In total, the four studies included 1,260 patients. Of these, 1,090 were included in MAP1 and 1,102 were included in the safety population. The most common reasons for exclusion from MAP1 were for being a pediatric patient and for being randomized to methoxyflurane but receiving standard of care before or in the first minute after inhalation. Twenty-four patients were excluded from MAP1 because they had VAS scores <30 mm at T0; these patients were included in the safety population. Overall, 96 pediatric patients were excluded from MAP1; all these patients were in the STOP! study. Table 2 shows patient disposition in the MAP1 and safety populations by treatment group.
Table 2 Patient Disposition (MAP1 and Safety Populations)
Of the 1,090 patients in MAP1, 536 had received low-dose methoxyflurane and 554 had received standard of care ± placebo. Patient demographics were similar between the two groups (Table 3). The mean (SD) age was 43.3 (17.9) years in the methoxyflurane group and 42.2 (18.0) years in the standard of care group. In both treatment groups, most primary injuries were to the lower limb; contusions were the most common type of primary injury (Table 3). Most patients who used either a methoxyflurane or placebo inhaler in the studies needed just one inhaler: 81% of the 536 patients who used a methoxyflurane inhaler and 68% of the 272 who used a placebo inhaler.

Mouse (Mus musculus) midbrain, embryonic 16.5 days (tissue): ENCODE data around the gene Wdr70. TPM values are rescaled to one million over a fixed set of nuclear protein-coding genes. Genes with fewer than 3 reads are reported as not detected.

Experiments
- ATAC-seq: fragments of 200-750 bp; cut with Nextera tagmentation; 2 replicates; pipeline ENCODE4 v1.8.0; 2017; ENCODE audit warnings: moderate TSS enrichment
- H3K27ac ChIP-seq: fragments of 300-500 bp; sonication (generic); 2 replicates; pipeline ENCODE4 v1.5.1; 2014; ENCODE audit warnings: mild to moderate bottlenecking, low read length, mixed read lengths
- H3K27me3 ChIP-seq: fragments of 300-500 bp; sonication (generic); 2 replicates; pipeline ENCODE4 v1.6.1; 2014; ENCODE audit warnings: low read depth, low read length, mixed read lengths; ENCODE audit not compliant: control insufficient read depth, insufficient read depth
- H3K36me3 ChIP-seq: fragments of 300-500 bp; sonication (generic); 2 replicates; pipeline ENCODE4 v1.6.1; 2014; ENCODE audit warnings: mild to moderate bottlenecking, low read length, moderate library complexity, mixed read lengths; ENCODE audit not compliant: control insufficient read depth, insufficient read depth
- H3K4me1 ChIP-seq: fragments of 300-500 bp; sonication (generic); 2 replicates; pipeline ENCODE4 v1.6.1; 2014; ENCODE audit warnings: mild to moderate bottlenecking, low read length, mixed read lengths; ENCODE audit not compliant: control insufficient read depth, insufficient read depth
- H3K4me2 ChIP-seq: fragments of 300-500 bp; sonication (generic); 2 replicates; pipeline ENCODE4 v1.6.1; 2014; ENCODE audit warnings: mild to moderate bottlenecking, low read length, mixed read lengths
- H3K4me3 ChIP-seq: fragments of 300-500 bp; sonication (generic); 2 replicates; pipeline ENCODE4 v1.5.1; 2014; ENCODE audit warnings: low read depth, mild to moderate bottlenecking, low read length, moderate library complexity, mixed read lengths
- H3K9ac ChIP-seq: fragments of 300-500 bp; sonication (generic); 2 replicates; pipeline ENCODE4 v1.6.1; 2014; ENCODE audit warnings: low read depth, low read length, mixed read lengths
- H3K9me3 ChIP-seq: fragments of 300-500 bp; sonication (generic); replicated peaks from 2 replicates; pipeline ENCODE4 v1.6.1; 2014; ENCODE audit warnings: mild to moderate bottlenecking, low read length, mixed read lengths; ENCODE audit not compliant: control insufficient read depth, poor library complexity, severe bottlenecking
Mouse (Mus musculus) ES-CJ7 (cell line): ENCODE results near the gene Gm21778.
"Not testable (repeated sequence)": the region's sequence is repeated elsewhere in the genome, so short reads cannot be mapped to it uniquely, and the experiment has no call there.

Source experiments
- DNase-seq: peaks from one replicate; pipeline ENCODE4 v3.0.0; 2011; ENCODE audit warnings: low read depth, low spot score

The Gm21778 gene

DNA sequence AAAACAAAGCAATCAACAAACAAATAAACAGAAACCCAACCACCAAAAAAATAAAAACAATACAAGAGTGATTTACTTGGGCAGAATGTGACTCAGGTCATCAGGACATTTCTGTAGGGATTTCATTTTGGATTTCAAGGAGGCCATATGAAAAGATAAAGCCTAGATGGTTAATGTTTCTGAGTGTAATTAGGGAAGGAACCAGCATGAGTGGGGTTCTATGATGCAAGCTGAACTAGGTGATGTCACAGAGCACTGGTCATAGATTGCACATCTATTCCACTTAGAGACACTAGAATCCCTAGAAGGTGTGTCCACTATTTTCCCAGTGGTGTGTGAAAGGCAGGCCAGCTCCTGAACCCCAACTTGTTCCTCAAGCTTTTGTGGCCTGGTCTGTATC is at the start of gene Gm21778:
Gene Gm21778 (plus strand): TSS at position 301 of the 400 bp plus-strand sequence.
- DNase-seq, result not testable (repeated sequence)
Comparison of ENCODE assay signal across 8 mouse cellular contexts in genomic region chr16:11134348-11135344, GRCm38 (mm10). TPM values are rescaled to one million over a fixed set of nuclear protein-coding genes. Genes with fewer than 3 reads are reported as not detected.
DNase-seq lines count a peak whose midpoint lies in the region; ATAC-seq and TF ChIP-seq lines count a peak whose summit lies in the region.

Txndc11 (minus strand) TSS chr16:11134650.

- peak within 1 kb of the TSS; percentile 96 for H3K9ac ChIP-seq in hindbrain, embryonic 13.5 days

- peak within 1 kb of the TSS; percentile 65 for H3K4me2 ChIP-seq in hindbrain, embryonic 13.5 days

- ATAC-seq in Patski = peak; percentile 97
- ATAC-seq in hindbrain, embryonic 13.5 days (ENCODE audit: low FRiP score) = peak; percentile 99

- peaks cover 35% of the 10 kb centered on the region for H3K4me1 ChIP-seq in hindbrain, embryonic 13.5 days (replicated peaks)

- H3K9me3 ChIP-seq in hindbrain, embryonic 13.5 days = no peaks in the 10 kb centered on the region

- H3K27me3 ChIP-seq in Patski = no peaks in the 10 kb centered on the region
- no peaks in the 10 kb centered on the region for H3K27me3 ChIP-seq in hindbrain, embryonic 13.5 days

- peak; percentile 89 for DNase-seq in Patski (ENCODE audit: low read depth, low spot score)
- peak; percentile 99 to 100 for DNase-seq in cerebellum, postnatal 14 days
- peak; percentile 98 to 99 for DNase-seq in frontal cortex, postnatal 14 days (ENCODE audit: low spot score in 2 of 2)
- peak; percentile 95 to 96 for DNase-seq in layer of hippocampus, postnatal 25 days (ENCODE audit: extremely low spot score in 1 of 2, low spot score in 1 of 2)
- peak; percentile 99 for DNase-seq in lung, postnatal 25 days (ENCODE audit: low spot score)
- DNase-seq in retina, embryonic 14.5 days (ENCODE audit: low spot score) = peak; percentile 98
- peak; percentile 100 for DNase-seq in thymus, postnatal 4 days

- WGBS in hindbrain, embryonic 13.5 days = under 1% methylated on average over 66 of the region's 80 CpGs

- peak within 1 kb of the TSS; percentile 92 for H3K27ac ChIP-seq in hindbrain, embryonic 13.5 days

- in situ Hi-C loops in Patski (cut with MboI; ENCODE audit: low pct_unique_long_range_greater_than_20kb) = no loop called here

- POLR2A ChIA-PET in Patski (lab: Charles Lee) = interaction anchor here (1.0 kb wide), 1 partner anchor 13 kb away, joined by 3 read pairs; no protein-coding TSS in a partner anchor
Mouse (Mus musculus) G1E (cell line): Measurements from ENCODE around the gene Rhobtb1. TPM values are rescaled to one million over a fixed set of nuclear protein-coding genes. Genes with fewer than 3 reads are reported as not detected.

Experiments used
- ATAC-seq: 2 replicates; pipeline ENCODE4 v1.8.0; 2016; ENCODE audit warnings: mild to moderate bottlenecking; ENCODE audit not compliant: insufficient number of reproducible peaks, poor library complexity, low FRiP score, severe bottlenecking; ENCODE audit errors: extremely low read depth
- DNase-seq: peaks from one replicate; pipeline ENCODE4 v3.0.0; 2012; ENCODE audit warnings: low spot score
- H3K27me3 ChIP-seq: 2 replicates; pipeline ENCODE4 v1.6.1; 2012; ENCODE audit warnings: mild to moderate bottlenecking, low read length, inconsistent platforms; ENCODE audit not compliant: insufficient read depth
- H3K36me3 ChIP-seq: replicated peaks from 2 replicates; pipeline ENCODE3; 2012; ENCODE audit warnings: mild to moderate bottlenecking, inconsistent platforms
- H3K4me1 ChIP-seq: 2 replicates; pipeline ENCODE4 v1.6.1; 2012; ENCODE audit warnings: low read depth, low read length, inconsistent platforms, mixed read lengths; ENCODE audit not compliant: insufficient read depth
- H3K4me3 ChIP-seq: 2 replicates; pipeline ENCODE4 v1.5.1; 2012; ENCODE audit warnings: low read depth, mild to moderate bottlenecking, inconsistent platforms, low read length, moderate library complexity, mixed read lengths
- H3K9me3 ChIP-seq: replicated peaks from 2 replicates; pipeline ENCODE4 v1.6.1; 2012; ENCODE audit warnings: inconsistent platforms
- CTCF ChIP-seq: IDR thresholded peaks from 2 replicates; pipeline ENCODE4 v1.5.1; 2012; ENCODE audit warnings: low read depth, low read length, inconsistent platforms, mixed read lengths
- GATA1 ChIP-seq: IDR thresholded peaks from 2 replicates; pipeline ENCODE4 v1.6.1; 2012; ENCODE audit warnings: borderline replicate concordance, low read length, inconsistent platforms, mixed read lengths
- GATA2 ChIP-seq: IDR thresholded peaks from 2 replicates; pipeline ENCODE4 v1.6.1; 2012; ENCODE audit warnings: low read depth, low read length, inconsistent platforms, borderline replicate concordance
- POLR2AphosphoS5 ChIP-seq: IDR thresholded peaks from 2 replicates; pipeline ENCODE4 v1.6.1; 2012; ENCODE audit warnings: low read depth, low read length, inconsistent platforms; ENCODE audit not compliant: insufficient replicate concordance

Table 3 Patient Demographics (MAP1)
Eighty-two patients (15.3%) in the methoxyflurane group and 72 (13.0%) in the standard of care group were aged ≥65 years; patient demographics and disposition for this elderly subgroup population are shown in the Supplementary Table 1.
Figure 2 shows the analysis of pain intensity difference. The overall estimated treatment effect was statistically significant and in favor of low-dose methoxyflurane versus pooled standard of care analgesics ± placebo (estimated treatment effect=11.88, 95% CI=9.75–14.00; P<0.0001). The superiority of low-dose methoxyflurane was demonstrated at 5 minutes after treatment initiation and was maintained across all timepoints. A similar pattern was seen when low-dose methoxyflurane was compared with each individual standard of care treatment category; the only instance when methoxyflurane did not show statistical superiority was in the comparison with opioids at T30, although the treatment difference remained in favor of methoxyflurane.